Federal Council approves report on Switzerland's candidature for non-permanent seat on UN Security Council
Bern, 05.06.2015 - The Federal Council approved today the report on Switzerland's candidature for a non-permanent seat on the United Nations Security Council for the 2023-2024 term and submitted it to Parliament. The report underlines that a seat on the UN Security Council would provide Switzerland with exceptional new opportunities to pursue the principles of its own sovereign foreign policy, in particular in the areas of peace and security.
On 12 January 2011 the Federal Council decided to submit its candidature for a mandate as a non-permanent member of the UN Security Council for the 2023-2024 term. In 2013 the National Council instructed the Federal Council to draw up a report taking into consideration the question of neutrality in particular and to submit it to Parliament. The Federal Council approved this report today and submitted it to Parliament.
The report states that a seat on the Security Council would provide Switzerland with exceptional new opportunities. In particular, on the basis of its own sovereign foreign policy, Switzerland would be able to make a greater contribution to peace, security and the establishment of a just international order, to advance its own interests and values, build bridges and meet its responsibilities by its own means. Switzerland's experience as chair of the OSCE showed that such a commitment could serve to further enhance the credibility of its own foreign policy and to demonstrate the competence and reliability of its diplomacy.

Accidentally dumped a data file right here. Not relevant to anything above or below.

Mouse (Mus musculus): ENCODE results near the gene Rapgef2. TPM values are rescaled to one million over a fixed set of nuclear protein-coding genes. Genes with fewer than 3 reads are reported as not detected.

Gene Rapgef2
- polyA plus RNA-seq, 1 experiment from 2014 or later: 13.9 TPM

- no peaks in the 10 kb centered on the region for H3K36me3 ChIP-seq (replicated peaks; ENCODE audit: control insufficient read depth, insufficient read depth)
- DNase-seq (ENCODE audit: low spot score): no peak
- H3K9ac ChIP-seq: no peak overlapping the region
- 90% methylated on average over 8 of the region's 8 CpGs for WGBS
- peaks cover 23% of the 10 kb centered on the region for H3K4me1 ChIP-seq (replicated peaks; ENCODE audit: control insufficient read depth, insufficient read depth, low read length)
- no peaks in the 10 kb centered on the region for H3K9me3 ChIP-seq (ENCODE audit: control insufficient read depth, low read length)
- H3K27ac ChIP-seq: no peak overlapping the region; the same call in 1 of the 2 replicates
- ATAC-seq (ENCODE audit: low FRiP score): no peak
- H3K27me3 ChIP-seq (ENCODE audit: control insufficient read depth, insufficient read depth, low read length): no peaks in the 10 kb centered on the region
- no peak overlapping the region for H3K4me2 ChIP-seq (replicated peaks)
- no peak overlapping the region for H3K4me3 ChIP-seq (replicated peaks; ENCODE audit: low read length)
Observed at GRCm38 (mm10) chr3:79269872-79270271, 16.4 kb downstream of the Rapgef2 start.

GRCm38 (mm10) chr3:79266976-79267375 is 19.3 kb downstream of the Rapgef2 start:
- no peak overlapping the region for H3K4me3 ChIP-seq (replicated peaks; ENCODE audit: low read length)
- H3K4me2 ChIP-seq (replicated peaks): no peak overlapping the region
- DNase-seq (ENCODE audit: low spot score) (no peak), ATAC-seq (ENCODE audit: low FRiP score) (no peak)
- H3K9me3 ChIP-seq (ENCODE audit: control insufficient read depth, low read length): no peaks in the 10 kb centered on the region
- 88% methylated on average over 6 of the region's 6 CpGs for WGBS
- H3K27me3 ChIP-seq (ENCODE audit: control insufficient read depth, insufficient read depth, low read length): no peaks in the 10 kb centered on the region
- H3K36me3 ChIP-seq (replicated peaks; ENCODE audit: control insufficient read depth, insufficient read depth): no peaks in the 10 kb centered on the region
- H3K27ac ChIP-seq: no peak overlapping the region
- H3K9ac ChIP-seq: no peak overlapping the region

The report also suggests that a seat on the Security Council would offer Switzerland better access to key states and enable it to expand its international network. Switzerland would be in a position to introduce its foreign policy and security concerns into the work of the UN more directly than before. Furthermore, the areas in which the Security Council is active largely coincide with the main priorities of Switzerland's foreign and security policies.
After a careful analysis, the Federal Council's report concludes that Switzerland's ability to fully pursue its policy of neutrality would remain unchanged. Neutrality is not an end in itself, but an instrument of Switzerland's foreign and security policies. The UN's global security system, which is based on the prohibition on the use of force, pursues the same objectives, namely the promotion of peace and security. According to the report, the experience of other neutral states confirms that neutrality is compatible with the holding of a seat on the Security Council. Membership on the Security Council would offer Switzerland an additional platform for demonstrating its traditional and proven skills as an impartial bridge builder and for putting them to good use on behalf of the international community.
Lastly, the report submits that Switzerland would retain the same freedom of action as before and would remain fully sovereign in determining its foreign policy positions. Membership on the Security Council would not entail any extension of Switzerland's current obligations.
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